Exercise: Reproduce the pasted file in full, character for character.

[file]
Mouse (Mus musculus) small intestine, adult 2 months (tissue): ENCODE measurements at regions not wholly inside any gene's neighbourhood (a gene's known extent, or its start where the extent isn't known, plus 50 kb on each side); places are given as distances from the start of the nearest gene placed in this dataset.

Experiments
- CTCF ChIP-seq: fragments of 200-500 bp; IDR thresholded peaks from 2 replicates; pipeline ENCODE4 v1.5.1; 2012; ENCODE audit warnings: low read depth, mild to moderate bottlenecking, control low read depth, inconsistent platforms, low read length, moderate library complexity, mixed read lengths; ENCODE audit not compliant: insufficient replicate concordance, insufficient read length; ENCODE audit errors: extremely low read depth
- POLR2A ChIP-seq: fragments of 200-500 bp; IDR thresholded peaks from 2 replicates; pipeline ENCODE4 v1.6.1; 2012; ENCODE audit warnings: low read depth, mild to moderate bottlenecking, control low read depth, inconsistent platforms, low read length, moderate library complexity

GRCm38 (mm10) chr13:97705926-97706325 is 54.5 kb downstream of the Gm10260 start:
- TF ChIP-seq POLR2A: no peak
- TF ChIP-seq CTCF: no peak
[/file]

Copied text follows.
Mouse (Mus musculus) small intestine, adult 2 months (tissue): ENCODE measurements at regions not wholly inside any gene's neighbourhood (a gene's known extent, or its start where the extent isn't known, plus 50 kb on each side); places are given as distances from the start of the nearest gene placed in this dataset.

Experiments
- CTCF ChIP-seq: fragments of 200-500 bp; IDR thresholded peaks from 2 replicates; pipeline ENCODE4 v1.5.1; 2012; ENCODE audit warnings: low read depth, mild to moderate bottlenecking, control low read depth, inconsistent platforms, low read length, moderate library complexity, mixed read lengths; ENCODE audit not compliant: insufficient replicate concordance, insufficient read length; ENCODE audit errors: extremely low read depth
- POLR2A ChIP-seq: fragments of 200-500 bp; IDR thresholded peaks from 2 replicates; pipeline ENCODE4 v1.6.1; 2012; ENCODE audit warnings: low read depth, mild to moderate bottlenecking, control low read depth, inconsistent platforms, low read length, moderate library complexity

GRCm38 (mm10) chr13:97705926-97706325 is 54.5 kb downstream of the Gm10260 start:
- TF ChIP-seq POLR2A: no peak
- TF ChIP-seq CTCF: no peak